Nicholas Dean Lodge

426th Weekly Fishing Report from Nicholas Dean Lodge

For Monday, January 29, 2007 to Monday, February 05, 2007


Sky Richard fights a Steelhead amongst flurries and mini-icebergs.

Sky Richard cradles 13 lbs of Winter Steelhead.

Cam Thiessen with a Feeder Spring from the Ocean around Prince Rupert.


Fish Tales

The weather in the Skeena Region finally stabilized somewhat last week, with temperatures of – 2 to -4 degrees C during the day and – 6 to – 8 at night. Accordingly, river levels dropped to more consistent winter flows and made wading easier in certain sections of the Skeena. A few of the Nicholas Dean guides have been out fishing the past week and have reported decent fishing in the Skeena Tributaries. Sky Richard was doing some winter reconnaissance, swinging fry patterns on a dry line for Cutthroats and Bull Trout early in the week and had a few pleasant surprises. After catching a few small Cutthroat, he hooked into a much larger fish that fought surprisingly hard, given the cold water temperatures. After getting the fish into the shallows, he had the pleasure of admiring a very healthy 28 inch Bull Trout before releasing it. He also caught 2 resident Rainbow Trout and 2 Steelhead of about 7 and 9 pounds. Not too bad for a day’s fishing!

Since last weekend, when I had the good fortune of hooking and landing those two bright, chrome Steelhead, I have developed a bit of a “Steelhead Fever.” Even during the week I really wanted to get out fishing and have another crack at those fish that I know are holding in the smooth glides and riffles – but alas, as the cliche goes – there just weren’t enough hours in the day. However, on Saturday, Sky and I found ourselves trekking to the river amidst flurries so thick that you could hardly see to the other bank. With our rod guides freezing after every 6 or 8 casts, we began the slow and methodical cast, step, cast rhythm that is common to wet fly fishing. Although the fish were a little harder to come by, they were there…

It was a classic case of the Master outfishing the Student, as Sky caught a gorgeous 12-13 pound chrome Steelhead and a nice Bull Trout of 22 inches. What else can I say? The guides know their stuff.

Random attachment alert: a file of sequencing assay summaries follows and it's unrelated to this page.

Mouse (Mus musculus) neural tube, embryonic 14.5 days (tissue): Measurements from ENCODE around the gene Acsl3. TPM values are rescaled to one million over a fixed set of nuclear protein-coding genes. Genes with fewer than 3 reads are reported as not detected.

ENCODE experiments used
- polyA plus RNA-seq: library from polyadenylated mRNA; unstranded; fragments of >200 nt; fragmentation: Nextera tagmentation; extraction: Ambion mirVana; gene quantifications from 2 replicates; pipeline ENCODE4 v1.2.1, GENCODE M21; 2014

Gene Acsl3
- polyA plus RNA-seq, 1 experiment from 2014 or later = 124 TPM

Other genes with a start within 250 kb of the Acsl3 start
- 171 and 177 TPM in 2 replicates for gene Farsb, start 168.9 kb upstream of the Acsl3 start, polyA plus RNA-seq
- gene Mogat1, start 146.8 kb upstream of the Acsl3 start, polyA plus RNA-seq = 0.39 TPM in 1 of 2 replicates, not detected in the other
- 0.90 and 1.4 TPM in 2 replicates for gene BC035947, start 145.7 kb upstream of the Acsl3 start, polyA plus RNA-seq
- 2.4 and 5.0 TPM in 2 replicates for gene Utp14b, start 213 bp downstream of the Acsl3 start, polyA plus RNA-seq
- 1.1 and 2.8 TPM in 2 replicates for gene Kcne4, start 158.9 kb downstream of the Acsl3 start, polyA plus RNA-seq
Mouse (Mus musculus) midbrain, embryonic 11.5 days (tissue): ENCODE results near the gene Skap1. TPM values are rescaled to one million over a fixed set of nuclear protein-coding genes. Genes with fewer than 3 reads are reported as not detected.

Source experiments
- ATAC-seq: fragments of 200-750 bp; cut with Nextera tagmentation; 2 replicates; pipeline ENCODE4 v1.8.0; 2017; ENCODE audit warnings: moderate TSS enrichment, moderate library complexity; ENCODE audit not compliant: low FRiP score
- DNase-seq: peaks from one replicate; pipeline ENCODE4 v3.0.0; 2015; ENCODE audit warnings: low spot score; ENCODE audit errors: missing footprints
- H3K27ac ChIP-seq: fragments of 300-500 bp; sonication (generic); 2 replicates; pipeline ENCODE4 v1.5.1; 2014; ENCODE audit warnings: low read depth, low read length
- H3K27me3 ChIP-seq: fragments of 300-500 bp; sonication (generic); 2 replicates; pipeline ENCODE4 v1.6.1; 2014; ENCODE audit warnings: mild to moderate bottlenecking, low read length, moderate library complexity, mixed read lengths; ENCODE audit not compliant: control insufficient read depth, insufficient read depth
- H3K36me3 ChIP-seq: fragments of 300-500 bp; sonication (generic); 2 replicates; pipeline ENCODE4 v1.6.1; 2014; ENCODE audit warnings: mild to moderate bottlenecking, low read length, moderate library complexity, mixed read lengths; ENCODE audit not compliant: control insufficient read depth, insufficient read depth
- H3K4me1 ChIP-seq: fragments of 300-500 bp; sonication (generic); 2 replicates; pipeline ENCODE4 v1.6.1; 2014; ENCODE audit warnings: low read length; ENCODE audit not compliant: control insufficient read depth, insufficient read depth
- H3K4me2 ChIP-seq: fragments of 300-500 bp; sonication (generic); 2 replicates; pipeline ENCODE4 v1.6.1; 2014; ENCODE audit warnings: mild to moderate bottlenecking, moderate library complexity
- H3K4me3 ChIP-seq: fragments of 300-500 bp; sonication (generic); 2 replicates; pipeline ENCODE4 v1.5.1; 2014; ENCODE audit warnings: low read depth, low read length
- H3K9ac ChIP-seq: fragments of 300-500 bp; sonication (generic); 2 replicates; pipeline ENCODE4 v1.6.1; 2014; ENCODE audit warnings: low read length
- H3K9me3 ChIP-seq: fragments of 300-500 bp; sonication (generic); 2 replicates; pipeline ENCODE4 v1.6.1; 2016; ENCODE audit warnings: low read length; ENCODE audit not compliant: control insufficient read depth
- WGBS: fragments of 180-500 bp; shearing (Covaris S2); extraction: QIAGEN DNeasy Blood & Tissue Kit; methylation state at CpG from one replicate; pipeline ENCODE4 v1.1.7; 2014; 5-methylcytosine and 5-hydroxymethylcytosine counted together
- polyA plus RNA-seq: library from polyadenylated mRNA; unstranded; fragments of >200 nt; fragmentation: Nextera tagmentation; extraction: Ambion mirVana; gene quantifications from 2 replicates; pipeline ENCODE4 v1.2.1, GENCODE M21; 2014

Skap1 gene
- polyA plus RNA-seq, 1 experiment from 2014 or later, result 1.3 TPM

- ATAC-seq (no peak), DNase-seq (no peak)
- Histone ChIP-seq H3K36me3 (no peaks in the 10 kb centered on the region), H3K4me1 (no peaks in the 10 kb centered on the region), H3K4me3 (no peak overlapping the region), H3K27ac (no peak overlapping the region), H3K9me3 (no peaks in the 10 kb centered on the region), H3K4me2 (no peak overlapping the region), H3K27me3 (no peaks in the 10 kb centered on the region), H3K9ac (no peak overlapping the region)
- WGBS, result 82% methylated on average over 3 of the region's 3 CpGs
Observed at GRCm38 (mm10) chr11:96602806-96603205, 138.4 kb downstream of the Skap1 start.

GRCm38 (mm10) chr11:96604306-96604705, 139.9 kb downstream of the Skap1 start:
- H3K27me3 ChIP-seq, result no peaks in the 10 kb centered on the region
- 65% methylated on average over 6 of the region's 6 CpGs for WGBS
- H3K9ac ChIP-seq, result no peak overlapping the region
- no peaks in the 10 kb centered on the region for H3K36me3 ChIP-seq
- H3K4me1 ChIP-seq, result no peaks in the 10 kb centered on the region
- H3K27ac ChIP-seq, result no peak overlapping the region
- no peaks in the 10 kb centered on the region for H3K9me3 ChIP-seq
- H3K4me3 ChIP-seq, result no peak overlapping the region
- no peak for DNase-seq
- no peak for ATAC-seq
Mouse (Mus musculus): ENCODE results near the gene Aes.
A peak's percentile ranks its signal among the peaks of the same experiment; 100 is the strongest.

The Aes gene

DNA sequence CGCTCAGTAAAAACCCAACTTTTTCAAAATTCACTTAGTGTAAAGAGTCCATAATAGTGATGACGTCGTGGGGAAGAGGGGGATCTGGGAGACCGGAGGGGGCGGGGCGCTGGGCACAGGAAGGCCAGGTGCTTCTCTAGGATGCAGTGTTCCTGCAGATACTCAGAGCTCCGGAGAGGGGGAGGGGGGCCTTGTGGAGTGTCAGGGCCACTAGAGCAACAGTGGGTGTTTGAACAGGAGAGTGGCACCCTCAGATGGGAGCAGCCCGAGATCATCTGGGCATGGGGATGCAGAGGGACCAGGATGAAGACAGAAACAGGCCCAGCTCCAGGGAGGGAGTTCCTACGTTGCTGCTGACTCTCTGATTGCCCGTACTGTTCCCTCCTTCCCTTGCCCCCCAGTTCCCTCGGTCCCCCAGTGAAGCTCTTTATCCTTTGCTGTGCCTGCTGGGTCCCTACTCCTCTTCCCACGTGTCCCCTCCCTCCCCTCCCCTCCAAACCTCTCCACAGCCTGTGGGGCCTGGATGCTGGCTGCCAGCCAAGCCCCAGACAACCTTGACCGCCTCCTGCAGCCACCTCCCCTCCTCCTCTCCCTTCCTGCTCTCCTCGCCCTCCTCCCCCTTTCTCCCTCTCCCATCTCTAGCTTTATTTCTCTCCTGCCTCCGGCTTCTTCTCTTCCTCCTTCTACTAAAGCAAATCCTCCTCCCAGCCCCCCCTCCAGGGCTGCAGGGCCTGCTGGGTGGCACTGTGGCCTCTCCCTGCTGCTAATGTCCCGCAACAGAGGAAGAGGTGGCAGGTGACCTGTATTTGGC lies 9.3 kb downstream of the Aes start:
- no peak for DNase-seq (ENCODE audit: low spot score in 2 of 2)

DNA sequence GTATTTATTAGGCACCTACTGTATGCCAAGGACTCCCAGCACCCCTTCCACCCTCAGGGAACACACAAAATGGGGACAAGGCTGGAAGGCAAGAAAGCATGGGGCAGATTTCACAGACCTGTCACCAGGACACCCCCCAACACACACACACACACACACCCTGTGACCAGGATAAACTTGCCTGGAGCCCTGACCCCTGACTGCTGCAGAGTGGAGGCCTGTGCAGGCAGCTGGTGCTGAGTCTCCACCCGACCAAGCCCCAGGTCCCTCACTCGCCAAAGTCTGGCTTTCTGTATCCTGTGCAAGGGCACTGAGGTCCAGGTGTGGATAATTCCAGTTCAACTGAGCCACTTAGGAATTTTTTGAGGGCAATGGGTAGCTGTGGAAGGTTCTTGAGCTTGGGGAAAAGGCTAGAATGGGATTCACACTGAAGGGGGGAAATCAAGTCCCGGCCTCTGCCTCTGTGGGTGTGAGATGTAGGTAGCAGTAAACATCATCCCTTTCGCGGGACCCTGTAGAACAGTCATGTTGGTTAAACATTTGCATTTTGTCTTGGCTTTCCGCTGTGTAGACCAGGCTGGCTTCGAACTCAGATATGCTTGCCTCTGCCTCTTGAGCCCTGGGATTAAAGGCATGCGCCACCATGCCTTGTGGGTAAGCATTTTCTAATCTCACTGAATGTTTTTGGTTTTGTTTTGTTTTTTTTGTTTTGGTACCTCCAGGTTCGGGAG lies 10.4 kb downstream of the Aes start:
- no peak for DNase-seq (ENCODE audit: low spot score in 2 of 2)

On the Ocean front, Dustin made his “weekly” trip to Prince Rupert with Cam Thiessen, another of Nicholas Dean’s great guides. Even though it was a little windy with some good chop on the water, they managed to hook 4 Chinooks and landed 2, which were 12 and 14 pounds each. Apparently the crabbing was also fantastic, as the guys came home with a limit of huge Dungeness crabs. I can just taste the Steak and Seafood dinner now!

On a different note, a lot of the spaces for the 2007 season at Nicholas Dean Lodge are quickly being booked. However, we do have some space available in June and early July for some hard fighting, chrome Chinook Salmon averaging 20 to 40 pounds with a chance of catching fish up to 70 pounds! And if you’re interested in doing some Ocean fishing for aggressive Chinooks and other ground fish such as Halibut, Ling Cod and Snapper, please don’t hesitate to contact me.

Until next week, tight lines and screaming reels.

Chad Black – Operations Manager


Fishing Conditions

The chart below provides an overview on the current river fishing conditions by fish species:

Fish Species Poor Marginal Fair Good Excellent
Steelhead
Chinook Salmon
Coho Salmon Out of season
Pink Salmon Out of season
Sockeye Salmon Out of season
Chum Salmon Out of season
Halibut Out of season
Sea-Run Cutthroat Trout
Dolly Varden
Bull Trout
Rainbow Trout

Fishing in the Skeena Region has been relatively good for Steelhead, and Bull Trout to a lesser extent. Winter temperatures have become more stable, which has reduced the amount of ice flow in the region’s rivers and made it easier to present your fly or lure to the fish.